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Friday, August 03, 2012

The Siyum. כמות ואיכות, History, and the Axis

I attended the Siyum at the Metlife Stadium, and it was similar to my visit to the Grand Canyon; my wife and I stood at the edge of the precipice and looked out over the canyon but we weren't emotionally moved.  What we saw was so unprecedented, so completely foreign to our experience,  that we couldn't fully process it, and saw it as if it were a large photograph, as if it were two dimensional.  I was only in retrospect that it began to acquire dimensions.

At the stadium last night, I saw the vast number of people gathered for Chavivus haTorah, but to me it seemed to be only a quantitative experience.  In other words, that there was no essential difference between one person and ten and ten thousand and ninety thousand.  It's all just more of the same.  A quantitative difference is not necessarily a qualitative difference, a difference in כמות does not mean that there is any difference in איכות.  It was nice, I was thrilled and proud that so many people braved the weather- it had poured the whole day, there was thunder and lightening, and everyone that came knew they might spend four hours sitting fully clothed in a steam-room shower.  (In fact, though, the rain stopped as if someone flipped a switch at seven o'clock, the sky cleared, and cool breezes came through the stadium.  To say the least, we did not have the experience (Sukka 28b) of an עבד שבא למזוג כוס לרבו ושפך לו קיתון על פניו, thank G-d.)


But, again, the unprecedented number certainly was a testament to the dedication of the organizers and the attendees, and certainly a Kiddush Hashem, but ultimately just a lot of individual good Jews that got together in a stadium.

Even at that time, I realized that most likely my perception bespoke insensitivity on my part.  After all, the Shechina is present with a minyan but not when there is less than a minyan, so it stands to reason that with the enormous gathering there was some kind of unique hashra'as hashechina.  It was only my failure to sense the spiritual impact of this large gathering, but no doubt there was some threshold change that I could not see.

But there was a moment when that changed.

I can identify precisely when I finally did sense the crowd becoming an organic whole, when the amazing כמות created a fantastic new איכות.  That was when after the siyum everyone began singing and dancing.  I am not skilled enough to describe the spiritual transcendence I experienced at that moment, the sense of expansion and coalescence of myself into the crowd and the crowd into myself.  All the talk of כאיש אחד בלב אחד was, until that moment, just a demagogic trope.  At that moment, it became a reality.

It happened, for me, a second time.  When Rabbi Frand was speaking, there were moments when you felt the crowd breath together- inspiration taken literally.  Ninety thousand people suddenly drawing and holding a breath was not merely an audible experience, it was, for a moment, like we were one single organic whole.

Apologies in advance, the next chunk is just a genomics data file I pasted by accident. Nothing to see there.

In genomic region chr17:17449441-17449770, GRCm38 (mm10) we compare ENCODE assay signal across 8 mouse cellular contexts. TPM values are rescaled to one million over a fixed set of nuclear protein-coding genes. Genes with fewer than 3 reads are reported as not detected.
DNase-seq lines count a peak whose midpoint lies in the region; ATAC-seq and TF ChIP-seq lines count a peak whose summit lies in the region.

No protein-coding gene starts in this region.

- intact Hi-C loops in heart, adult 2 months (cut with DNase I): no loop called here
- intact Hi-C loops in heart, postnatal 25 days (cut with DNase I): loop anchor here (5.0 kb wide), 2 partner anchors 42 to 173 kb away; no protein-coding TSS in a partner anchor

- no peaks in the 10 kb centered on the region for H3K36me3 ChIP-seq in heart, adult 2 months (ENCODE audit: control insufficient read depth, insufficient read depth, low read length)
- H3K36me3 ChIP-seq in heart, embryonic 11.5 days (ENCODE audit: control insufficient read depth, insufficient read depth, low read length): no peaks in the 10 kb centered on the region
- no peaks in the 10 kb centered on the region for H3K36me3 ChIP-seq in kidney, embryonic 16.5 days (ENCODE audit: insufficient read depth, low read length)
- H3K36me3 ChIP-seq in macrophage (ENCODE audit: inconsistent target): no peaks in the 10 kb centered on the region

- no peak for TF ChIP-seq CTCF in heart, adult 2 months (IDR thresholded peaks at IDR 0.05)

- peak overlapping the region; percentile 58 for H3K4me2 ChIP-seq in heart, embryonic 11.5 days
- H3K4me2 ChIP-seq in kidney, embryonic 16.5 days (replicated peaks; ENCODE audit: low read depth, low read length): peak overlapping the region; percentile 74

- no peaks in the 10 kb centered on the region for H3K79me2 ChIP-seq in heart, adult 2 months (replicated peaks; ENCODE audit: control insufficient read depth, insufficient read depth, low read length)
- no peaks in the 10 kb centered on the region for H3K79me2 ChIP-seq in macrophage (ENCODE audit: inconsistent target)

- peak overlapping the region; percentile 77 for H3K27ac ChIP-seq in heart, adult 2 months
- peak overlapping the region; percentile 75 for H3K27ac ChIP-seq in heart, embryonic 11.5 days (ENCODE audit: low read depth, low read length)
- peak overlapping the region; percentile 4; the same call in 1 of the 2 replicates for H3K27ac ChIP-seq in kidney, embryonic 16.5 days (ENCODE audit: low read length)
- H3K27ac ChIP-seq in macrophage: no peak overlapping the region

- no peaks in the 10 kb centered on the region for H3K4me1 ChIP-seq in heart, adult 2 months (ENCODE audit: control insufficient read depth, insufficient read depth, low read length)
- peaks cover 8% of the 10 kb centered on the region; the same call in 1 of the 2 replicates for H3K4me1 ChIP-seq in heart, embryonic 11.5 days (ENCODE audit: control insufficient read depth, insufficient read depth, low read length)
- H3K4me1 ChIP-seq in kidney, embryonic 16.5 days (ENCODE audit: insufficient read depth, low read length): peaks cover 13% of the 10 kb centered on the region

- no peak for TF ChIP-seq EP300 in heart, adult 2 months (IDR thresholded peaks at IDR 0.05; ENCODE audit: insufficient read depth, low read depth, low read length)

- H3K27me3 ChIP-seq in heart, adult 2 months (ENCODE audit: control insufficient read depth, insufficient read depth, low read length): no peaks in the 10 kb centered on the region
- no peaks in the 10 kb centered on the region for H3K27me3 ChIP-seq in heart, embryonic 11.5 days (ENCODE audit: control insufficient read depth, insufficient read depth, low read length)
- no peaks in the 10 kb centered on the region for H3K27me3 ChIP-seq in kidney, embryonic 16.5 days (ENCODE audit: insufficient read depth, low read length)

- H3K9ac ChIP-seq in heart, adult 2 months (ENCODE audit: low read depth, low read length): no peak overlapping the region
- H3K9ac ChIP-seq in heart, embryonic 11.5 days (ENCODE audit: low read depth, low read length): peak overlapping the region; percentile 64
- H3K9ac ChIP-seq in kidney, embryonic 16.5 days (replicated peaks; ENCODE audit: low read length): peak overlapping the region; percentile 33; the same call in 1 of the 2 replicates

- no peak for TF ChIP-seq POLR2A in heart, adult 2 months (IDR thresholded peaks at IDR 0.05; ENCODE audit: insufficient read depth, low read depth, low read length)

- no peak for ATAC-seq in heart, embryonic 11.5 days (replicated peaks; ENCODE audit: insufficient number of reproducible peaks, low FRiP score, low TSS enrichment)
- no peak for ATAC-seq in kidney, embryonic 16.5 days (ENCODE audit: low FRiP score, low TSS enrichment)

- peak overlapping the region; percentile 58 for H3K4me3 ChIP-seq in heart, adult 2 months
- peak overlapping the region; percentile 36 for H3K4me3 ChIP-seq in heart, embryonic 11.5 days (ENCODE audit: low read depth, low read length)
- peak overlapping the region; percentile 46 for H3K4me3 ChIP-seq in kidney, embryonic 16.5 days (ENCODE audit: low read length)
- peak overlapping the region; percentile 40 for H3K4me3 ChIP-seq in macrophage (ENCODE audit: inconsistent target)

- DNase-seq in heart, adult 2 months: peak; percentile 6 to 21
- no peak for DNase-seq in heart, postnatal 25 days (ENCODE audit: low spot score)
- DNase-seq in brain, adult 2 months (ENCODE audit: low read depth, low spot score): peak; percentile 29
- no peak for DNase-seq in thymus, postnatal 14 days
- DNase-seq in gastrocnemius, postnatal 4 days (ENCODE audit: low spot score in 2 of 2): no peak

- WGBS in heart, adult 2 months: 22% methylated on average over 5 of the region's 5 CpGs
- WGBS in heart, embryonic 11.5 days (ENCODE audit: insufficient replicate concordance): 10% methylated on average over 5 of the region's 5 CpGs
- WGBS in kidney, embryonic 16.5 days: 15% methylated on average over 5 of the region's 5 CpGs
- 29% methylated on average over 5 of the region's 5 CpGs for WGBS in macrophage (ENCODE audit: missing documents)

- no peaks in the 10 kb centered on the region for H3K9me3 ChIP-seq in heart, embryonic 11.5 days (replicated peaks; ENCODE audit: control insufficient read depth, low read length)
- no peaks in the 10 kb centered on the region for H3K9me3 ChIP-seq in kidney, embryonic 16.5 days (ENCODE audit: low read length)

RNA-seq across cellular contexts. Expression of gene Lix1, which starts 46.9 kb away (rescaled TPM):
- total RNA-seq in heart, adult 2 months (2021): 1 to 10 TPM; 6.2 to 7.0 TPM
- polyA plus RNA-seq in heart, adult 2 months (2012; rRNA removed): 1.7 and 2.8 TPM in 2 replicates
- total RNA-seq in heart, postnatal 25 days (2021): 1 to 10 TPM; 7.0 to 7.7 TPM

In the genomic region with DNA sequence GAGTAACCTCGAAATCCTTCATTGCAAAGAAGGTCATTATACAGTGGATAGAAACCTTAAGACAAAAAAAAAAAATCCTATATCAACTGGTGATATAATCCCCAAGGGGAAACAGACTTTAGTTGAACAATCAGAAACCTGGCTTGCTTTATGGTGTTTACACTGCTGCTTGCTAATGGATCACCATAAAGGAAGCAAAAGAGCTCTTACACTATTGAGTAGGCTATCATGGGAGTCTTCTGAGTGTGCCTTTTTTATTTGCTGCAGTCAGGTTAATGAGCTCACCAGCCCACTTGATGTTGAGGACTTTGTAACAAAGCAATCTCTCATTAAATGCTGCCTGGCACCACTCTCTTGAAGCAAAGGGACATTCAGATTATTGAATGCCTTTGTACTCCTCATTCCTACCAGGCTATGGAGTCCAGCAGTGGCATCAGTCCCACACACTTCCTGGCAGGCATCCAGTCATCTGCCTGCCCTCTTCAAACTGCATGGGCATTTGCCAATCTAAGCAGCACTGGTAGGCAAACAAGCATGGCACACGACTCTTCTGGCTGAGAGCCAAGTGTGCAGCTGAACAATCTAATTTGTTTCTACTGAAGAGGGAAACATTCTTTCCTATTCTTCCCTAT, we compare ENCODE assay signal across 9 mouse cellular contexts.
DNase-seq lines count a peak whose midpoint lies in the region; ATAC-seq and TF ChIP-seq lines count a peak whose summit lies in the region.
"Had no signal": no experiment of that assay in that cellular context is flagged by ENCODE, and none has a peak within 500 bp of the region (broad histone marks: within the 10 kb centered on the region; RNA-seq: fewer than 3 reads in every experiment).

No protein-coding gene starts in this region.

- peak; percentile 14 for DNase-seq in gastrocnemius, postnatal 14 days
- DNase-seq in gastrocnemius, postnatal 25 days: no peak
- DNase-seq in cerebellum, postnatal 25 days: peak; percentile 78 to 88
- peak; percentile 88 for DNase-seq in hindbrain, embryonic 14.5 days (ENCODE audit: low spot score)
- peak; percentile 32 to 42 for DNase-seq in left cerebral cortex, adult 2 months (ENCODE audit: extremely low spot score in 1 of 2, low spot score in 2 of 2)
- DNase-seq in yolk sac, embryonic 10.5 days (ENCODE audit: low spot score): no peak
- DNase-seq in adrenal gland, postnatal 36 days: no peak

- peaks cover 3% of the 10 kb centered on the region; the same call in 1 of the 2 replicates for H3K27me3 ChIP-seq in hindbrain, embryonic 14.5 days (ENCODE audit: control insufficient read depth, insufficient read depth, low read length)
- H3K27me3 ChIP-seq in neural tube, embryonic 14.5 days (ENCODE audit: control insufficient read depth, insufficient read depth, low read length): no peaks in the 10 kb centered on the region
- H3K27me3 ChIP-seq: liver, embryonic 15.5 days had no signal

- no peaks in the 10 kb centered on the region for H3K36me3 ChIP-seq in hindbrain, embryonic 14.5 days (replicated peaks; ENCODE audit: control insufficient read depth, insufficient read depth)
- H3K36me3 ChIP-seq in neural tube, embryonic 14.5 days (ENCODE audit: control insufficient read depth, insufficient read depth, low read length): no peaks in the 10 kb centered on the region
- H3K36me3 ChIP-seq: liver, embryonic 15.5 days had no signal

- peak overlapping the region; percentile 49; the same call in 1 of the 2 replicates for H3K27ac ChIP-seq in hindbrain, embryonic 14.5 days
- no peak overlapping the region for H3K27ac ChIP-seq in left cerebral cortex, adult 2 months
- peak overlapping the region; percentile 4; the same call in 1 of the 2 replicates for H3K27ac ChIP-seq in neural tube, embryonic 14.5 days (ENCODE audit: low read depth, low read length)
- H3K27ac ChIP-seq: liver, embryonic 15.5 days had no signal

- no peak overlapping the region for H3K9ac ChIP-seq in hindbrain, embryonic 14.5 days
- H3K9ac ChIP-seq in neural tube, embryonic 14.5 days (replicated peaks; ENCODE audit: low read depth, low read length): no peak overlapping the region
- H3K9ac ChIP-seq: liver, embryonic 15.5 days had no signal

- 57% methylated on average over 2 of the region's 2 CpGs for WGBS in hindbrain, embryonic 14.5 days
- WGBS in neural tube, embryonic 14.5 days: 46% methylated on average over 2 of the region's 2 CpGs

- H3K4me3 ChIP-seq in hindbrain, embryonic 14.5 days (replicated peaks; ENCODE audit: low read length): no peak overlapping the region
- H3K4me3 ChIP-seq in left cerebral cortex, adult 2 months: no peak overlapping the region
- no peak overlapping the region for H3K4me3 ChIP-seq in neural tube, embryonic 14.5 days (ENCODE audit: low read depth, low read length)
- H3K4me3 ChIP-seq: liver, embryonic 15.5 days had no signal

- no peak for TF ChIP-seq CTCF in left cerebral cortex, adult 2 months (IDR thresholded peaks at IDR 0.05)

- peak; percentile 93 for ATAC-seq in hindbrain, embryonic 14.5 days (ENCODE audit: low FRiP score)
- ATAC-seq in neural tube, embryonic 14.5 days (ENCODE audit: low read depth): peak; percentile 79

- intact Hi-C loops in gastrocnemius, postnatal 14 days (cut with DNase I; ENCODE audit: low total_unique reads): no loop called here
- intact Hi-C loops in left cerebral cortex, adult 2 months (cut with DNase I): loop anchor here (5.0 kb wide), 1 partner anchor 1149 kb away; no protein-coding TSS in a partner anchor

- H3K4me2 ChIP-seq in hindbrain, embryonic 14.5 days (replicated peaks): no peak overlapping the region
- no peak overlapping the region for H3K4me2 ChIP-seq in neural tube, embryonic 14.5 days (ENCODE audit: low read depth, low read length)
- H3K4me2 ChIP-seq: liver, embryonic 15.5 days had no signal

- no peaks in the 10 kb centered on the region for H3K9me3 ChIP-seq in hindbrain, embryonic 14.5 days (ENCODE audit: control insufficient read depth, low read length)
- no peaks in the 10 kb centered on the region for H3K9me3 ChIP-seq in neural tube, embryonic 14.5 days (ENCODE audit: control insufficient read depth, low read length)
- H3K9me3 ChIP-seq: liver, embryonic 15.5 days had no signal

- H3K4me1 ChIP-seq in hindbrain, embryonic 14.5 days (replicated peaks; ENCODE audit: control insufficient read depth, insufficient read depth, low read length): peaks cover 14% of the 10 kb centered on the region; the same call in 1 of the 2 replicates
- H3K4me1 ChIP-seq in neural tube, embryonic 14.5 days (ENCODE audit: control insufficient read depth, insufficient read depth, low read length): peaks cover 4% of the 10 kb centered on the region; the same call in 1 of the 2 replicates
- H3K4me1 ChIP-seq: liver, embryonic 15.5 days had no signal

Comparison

Shlomo Rechnitz, of Los Angeles, spoke last night, and said that he was struck by the contrast between two events that took place on the same date seventy six years apart.  In 1936, Hitler ימח שמו completed the construction of the enormous Olympic Stadium for the Summer Olympics held in Munich, to showcase the superiority of the German Volk, the Aryan race.  On August first of that year, he spoke at the opening ceremony of the Summer Olympics in that stadium, which had a seating capacity of 100,000.  Exactly seventy six years later, almost 100,000 men, women, and children of the nation he almost destroyed gathered in another stadium to sing and celebrate the eternity of our people and our Torah.  לוּלֵי תוֹרָתְךָ שַׁעֲשֻׁעָי אָז אָבַדְתִּי בְעָנְיִי.  The Gematria of לוּלֵי is seventy six, and it was only our Torah that brought us back from the גֵיא צַלְמָוֶת.

Mr. Rechnitz noted the striking coincidence of the two dates- August 1, 1936, and August 1, 2012.  I would like to point out that the two Hebrew calendar dates are also the same-

August 1, 1936  י"ג אב תרצ"ו  
August 1, 2012  י"ג אב תשע"ב

Leni Riefenstahl exploited the ecstatic submersion of the individual into the mass with her torch-lit extravaganzas and marches and crowds.  Last night, we did the exact opposite.  Their Triumph of Will was of the Will to murder, their Sieg des Glaubens was of faith in blood and ugliness and darkness  Our Triumph was a triumph of life and spirituality and beauty and light.  Koheles 7:14-
ביום טובה היה בטוב וביום רעה ראה גם את זה לעומת זה עשה האלוהים









Ponovezher Rov was once in Rome, seeking support for his yeshiva, and it was raining and he had a flight to catch, but he told his driver that he wanted to see the Arch of Titus.  His driver, a frum person, was surprised.  Yes, the arch is historically interesting, it has a carving of the Menora, it's a great tourist attraction but it was really late, it was cold, they had no time.  The Rov insisted; I need to go see it.  (I have verification of this story from Mrs. Rashi Shnell, who was working in the New York office of the Ponovezher Yeshiva when it happened, and she heard it from the driver.)

Over the driver's protests, they went to the arch, the Rov got out of  the car in the rain, and he lifted his fist at the arch, and said, Titus, Titus, I am a Rosh Yeshiva.  I have a Yeshiva in Eretz Yisrael in Bnei Brak, and I have one thousand Talmidim in my yeshiva that are learning Torah right now.  You thought you could destroy my people.  Titus, look at where I am, and look where you are now.  We will live forever, and you are nothing.

Last night, for a moment, I was not myself.  I was a multitude, a multitude of Torah and eternity.  Time was compressed and I felt that I, we, were the pivot- the true Axis- of human history.

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